Environment

A wall of resistance from European Union governments and industry stands in the way of the efforts of Connie Hedegaard, the EU’s climate action commissioner, to secure a pledge from the 27-nation bloc to cut its greenhouse gas emissions by even more than it is already committed to doing.

Hedegaard contends that the EU can afford to set itself higher targets, because Europe’s recent recession – the worst in its history – reduced economic activity and so slashed the cost of meeting the goals set in 2008.  The EU’s basic target is a 20 per cent cut in emissions by 2020 from 1990 levels.  Hedegaard would like to raise the target to 30 per cent, thereby maintaining Europe’s self-image as the frontrunner in world efforts to tackle climate change. Read more

If you’ve been breathing a bit easier of late, there may be a reason: carbon dioxide emissions covered by the European Union’s cap-and-trade system fell a remarkable 11 per cent last year, according to preliminary data released by the European Commission. That is the biggest one-year fall since the emissions trading system began five years ago.

Unfortunately, the drop was not owing to the sort of forward-looking, green technology investments so frequently touted by Commission president José Manuel Barroso. Instead it was an unintended gift from the worst economic crisis since the Depression, which has slowed industrial activity. In weight loss terms, this is a bit like shedding 5 kilos through the accident of a stomach flu as opposed to the sustained virtue of diet and exercise. Read more

What does 2010 hold in store for the European Union?  With people in Brussels only just drifting back to work after a couple of weeks of snow, sub-zero temperatures and seasonally adjusted flu, it seems too brutal to plunge straight into topics such as the “2020 Strategy“, the “Reflection Group“ and other elusively named EU initiatives of which we are certain to hear more as the year moves on.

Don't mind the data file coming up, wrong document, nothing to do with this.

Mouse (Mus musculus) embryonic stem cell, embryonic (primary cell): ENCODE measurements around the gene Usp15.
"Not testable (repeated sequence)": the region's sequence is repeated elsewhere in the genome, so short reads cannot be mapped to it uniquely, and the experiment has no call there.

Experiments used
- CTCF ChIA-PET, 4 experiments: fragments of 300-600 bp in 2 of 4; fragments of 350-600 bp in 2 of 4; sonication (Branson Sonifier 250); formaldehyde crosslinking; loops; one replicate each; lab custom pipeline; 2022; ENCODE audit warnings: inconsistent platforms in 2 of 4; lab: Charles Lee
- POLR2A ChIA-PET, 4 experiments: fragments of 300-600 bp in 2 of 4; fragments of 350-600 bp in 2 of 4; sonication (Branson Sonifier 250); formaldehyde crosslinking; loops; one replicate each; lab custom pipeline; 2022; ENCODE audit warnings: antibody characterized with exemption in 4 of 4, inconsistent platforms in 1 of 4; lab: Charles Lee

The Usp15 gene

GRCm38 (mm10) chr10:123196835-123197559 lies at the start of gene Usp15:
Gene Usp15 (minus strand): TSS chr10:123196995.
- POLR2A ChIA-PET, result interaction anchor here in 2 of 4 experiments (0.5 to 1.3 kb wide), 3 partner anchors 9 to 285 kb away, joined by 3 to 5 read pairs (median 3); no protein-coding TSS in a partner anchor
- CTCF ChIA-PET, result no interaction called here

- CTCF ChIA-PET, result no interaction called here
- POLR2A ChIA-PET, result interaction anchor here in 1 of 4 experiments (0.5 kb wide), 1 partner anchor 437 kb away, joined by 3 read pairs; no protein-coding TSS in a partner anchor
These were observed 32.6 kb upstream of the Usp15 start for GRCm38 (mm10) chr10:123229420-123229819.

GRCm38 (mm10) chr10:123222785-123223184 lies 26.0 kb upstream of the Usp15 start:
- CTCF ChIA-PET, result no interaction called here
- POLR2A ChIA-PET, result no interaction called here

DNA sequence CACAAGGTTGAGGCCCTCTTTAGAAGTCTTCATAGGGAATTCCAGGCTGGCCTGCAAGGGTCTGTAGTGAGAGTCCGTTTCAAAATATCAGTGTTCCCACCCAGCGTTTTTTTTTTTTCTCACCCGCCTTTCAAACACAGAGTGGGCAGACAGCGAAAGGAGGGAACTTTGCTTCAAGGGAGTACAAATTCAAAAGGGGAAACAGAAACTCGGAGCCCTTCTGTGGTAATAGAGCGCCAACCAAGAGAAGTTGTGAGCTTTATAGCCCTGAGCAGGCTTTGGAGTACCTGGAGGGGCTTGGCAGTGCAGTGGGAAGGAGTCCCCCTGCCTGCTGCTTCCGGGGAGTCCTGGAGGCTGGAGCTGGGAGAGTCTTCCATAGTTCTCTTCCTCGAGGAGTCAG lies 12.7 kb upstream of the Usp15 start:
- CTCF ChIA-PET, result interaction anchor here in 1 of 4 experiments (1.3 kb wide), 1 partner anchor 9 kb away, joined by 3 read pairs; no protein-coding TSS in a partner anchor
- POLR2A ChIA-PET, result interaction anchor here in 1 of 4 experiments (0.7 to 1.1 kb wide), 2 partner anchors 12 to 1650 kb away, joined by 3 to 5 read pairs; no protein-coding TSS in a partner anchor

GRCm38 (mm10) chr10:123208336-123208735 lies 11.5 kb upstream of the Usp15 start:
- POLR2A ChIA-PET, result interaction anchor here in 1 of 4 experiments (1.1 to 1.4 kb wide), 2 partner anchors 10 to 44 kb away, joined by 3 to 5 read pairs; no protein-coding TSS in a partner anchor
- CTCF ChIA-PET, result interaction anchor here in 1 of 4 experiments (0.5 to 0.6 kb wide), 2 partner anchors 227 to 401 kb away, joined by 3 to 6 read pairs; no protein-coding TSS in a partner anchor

What one can say is that the EU ended 2009 feeling rather more pleased with itself than perhaps it had expected 12 months previously.  Despite suffering the most severe economic contraction in its history, the EU avoided a meltdown of its financial sector, stuck fairly well to its rules on fair competition and free trade, and even witnessed a return to growth in certain countries. Read more

The biggest fights at European Union summits are usually about money.  It’s no different this time.  At their final summit of 2009, the EU’s 27 national leaders have been wrestling in Brussels with the question of what contributions each country should make to a “fast-start” fund to help developing countries address climate change.

It looks as if EU governments will come up with an offer of about €2bn a year – much of it coming from rich countries such as France, Sweden and the UK - for the three-year period of 2010 to 2012.  “Anything above €2bn will be an impressive offer,” European Commission president José Manuel Barroso said this morning. Read more

On Tuesday a numerically impressive delegation of Europeans will be in Washington for the first formal US-European Union summit since Barack Obama’s presidential inauguration last January.  Fredrik Reinfeldt, Sweden’s prime minister, will be there in his capacity as leader of the country that holds the EU’s rotating presidency.  So will Carl Bildt, Sweden’s foreign minister.  So will Javier Solana, the EU’s head of foreign policy.  So will Benita Ferrero-Waldner, the EU’s external affairs commissioner.  So will José Manuel Barroso, the Commission president – and from what I hear, a few other bigwigs are going along for the ride as well.